In a move apparently aimed at increasing the pressure on Pakistan, India has hinted it is mulling whether delegates from Pakistan-occupied Kashmir should be invited for the Pravasi Bharatiya Diwas in
In a move apparently aimed at increasing the pressure on Pakistan, India has hinted it is mulling whether delegates from Pakistan-occupied Kashmir should be invited for the Pravasi Bharatiya Diwas in Bengaluru in January 2017, with external affairs minister Sushma Swaraj saying, in response to a question: “Wait for the government’s decision.” India’s long-standing and consistent position is that PoK is part of the Indian state of Jammu and Kashmir and thus Indian territory illegally occupied by Pakistan. The external affairs ministry later said Prime Minister Narendra Modi had earlier given some instructions to the MEA, but did not say how it would implement these directives.
Hardening its stand, India also said that it seeks a result-oriented dialogue with Pakistan, with the intended result being the early vacation of the illegal occupation of PoK by Pakistan. India also told Pakistan that not just New Delhi, the larger region was aware Pakistan is actually the “prime perpetrator” of terrorism. This was conveyed in a letter by foreign secretary S. Jaishankar to his Pakistani counterpart, that was handed over in Islamabad by the Indian high commissioner two days ago. Justifying terrorism and interfering in India’s internal affairs are hardly a serious basis for a result-oriented dialogue, India has told Pakistan.
The MEA also confirmed that finance minister Arun Jaitley would not attend the Saarc finance ministers’ conference in Islamabad, with the finance ministry’s secretary (economic affairs) Shaktikanta Das visiting the Pakistani capital to attend it as India’s representative. The worsening India-Pakistan ties have cast a shadow on PM Narendra Modi’s originally envisaged visit to Islamabad for the Saarc heads of state/government summit to be held on November 9 and 10 in Islamabad, while Pakistan said it had extended invitations to all Saarc leaders.
At a briefing on Pravasi Bharatiya Diwas — which is held every two years and is attended by the Indian diaspora — due in Bengaluru in January 2017, Ms Swaraj was asked a question on whether delegates from PoK would be invited to attend it as PoK is part of Indian territory. “Wait for the government’s decision,” Ms Swaraj said with a smile. At his weekly briefing later in the evening, MEA spokesman Vikas Swarup was asked about Ms Swaraj’s reply and if it meant PoK representatives may be invited to attend the conference. Mr Swarup replied: “The Prime Minister has (earlier) given certain instructions to the MEA. We will not comment on how we will implement these directives.”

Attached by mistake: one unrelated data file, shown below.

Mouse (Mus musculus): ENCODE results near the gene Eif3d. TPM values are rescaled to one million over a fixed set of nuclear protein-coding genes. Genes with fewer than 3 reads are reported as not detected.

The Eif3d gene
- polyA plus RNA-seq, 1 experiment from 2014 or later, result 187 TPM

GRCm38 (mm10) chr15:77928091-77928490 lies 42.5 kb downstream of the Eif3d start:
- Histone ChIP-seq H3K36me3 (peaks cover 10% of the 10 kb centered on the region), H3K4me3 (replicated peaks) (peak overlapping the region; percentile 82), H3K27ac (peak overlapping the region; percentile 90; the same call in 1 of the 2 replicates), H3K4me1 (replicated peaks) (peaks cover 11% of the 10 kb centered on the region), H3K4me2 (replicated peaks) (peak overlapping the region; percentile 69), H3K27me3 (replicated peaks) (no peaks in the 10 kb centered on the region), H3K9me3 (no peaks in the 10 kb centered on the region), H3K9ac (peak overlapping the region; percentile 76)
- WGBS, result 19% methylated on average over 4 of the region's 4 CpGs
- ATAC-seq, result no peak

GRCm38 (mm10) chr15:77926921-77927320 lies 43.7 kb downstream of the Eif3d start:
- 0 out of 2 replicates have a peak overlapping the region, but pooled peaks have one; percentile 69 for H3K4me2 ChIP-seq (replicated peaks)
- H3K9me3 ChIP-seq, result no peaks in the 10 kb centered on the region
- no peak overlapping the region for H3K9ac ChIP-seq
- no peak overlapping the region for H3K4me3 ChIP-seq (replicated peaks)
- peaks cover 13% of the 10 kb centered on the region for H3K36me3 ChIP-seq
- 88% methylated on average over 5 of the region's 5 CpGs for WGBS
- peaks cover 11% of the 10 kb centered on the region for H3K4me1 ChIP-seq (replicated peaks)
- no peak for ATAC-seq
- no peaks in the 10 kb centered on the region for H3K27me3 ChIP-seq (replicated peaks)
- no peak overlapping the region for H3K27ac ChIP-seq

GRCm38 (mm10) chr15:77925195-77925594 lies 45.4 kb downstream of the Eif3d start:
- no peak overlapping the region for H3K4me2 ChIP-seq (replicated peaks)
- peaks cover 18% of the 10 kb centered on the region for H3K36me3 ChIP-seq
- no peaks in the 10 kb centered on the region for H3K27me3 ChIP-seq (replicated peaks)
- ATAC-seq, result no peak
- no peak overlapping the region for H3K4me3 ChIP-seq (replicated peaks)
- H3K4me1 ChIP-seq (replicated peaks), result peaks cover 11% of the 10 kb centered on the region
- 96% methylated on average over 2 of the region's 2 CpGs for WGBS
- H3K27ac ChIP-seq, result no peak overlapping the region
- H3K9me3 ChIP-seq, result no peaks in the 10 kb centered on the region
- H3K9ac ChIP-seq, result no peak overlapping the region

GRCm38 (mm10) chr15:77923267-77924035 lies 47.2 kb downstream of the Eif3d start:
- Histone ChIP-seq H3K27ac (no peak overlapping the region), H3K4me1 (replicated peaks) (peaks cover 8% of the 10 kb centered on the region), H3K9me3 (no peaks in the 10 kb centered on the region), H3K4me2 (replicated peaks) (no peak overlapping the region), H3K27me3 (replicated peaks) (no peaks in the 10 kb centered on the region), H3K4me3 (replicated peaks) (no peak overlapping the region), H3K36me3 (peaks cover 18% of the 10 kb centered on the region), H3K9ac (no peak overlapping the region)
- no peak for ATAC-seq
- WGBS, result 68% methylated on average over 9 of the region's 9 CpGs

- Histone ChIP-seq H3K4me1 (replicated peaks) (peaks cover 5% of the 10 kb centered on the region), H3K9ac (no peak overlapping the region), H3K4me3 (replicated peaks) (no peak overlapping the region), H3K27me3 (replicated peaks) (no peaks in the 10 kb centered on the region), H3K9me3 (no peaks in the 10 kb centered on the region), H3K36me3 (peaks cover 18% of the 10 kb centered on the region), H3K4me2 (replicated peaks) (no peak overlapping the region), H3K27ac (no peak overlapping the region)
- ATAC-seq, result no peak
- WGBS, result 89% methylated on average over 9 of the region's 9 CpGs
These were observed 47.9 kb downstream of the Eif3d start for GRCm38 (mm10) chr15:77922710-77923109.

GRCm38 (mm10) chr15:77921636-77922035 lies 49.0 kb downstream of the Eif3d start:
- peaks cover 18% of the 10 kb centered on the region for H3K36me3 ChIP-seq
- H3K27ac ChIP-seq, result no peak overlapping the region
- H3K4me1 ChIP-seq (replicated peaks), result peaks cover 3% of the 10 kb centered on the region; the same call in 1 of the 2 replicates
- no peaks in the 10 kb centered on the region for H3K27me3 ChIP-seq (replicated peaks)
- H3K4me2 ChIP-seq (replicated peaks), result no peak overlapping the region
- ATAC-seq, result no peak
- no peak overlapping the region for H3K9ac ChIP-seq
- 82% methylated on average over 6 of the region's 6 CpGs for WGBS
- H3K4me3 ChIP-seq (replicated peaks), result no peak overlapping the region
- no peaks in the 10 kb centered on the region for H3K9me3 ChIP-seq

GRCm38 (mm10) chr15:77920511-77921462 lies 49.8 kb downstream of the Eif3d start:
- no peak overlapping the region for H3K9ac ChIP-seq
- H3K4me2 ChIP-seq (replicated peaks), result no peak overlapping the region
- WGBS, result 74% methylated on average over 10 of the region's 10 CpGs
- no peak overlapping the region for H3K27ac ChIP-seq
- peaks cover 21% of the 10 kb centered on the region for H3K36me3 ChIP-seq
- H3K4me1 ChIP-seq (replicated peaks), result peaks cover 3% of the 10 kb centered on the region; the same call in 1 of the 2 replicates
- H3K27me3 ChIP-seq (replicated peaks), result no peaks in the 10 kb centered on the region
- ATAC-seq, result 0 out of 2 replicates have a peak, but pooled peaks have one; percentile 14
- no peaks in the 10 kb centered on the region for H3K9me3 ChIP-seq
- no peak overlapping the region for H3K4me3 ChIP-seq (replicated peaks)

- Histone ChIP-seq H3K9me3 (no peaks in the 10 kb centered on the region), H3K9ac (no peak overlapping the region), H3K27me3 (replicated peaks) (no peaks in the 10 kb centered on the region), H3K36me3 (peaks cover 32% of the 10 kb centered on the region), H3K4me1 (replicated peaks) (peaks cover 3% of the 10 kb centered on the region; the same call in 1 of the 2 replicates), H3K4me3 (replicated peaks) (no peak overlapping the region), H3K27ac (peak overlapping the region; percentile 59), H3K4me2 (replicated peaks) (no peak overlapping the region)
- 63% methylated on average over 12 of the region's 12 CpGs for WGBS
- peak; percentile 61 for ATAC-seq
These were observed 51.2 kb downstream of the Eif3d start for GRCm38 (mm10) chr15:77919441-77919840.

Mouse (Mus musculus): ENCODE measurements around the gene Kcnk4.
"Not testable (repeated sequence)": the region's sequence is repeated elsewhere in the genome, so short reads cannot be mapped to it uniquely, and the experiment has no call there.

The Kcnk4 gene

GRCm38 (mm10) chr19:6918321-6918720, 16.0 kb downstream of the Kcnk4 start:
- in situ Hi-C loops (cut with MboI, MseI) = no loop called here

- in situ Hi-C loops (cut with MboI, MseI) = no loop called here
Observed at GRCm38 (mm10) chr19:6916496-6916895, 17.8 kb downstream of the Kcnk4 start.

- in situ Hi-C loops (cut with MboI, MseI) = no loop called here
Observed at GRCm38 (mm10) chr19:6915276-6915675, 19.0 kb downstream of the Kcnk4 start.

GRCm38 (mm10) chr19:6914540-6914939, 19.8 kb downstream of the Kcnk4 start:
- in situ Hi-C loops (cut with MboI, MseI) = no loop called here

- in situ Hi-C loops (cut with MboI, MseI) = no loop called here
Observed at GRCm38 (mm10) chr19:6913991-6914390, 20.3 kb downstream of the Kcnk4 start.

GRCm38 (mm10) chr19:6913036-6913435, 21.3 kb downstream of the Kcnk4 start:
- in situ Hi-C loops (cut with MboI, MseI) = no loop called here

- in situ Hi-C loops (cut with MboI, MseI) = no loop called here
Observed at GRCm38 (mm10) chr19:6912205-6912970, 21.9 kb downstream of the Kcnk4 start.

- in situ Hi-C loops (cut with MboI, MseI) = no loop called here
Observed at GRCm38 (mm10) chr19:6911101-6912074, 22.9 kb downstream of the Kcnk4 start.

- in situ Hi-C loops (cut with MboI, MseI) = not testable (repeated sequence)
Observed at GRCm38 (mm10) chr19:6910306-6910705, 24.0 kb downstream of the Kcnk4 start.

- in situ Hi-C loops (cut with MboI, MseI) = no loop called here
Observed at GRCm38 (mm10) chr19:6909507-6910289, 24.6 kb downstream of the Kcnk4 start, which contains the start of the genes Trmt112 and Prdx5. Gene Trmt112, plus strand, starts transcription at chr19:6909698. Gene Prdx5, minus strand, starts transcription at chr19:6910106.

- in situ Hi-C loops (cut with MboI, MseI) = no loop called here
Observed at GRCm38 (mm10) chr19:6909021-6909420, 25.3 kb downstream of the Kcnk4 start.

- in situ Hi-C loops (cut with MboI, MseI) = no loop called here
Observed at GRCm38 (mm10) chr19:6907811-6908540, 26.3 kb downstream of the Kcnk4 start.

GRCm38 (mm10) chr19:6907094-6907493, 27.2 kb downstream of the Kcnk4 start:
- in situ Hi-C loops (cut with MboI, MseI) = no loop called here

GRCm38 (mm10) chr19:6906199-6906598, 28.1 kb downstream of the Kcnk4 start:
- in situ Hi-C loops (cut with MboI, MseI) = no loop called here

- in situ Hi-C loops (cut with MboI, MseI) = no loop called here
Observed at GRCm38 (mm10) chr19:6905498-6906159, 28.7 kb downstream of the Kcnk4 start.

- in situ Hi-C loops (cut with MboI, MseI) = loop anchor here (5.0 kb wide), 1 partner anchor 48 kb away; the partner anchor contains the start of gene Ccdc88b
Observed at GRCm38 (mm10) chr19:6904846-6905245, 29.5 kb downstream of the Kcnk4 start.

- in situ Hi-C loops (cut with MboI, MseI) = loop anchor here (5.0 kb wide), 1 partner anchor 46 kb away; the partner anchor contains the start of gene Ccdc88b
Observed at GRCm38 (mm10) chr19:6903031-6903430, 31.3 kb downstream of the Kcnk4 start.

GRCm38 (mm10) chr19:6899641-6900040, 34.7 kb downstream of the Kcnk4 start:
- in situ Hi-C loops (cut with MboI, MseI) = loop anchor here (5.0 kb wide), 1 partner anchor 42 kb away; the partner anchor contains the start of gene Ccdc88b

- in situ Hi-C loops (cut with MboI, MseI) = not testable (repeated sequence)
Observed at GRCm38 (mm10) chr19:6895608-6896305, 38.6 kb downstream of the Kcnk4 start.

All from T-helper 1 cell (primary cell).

There are also indications that India will not back down after Mr Modi mentioned Balochistan in his Independence Day speech. Asked if India will raise the issue of Balochistan at the UN General Assembly or UNHRC, Mr Swarup said: “India has a strong human rights record at home and we are naturally concerned at gross violations of human rights in the region you have referred to. How this is expressed in our diplomacy is something that you will have to wait and see.”
In his latest response to his Pakistani counterpart Aizaz Ahmad Chaudhry’s fresh invitation of August 19 for talks, the MEA said foreign secretary S. Jaishankar once again emphasised the need for the earliest possible vacation of Islamabad’s illegal occupation of PoK, with New Delhi bluntly telling Islamabad that Pakistan is actually a “prime perpetrator” of terrorism. Mr Swarup said: “Providing support, safe havens and sanctuary to terrorists and making the distinction between good terrorist and bad terrorist has posed enormous risk to peace and stability to our region. It is important for Pakistan to realise the reality and not remain in denial on the impact of cross-border terrorism on the bilateral relationship. The sooner Pakistan recognises this central and important fact, the sooner the India-Pakistan relationship can progress.”
On the UN committee’s statement on Dawood Ibrahim’s addresses, the MEA spokesman said this information on the international terrorist was the result of the latest updating of records by the UN’s 1267 Committee monitoring team, adding that Dawood Ibrahim continues to remain on the designated global terrorist list; the 1267 monitoring committee continues to treat his Pakistani passport as a valid document; the UN had also confirmed that he resides in and has properties in Pakistan; and that the UN continues to keep a regular watch on him. “India continues to maintain that it is incumbent upon Pakistan to extradite this global terrorist to whom they have provided sanctuary for a very long period of time to face justice for his many crimes. We hope Pakistan will heed international opinion on this issue,” he added.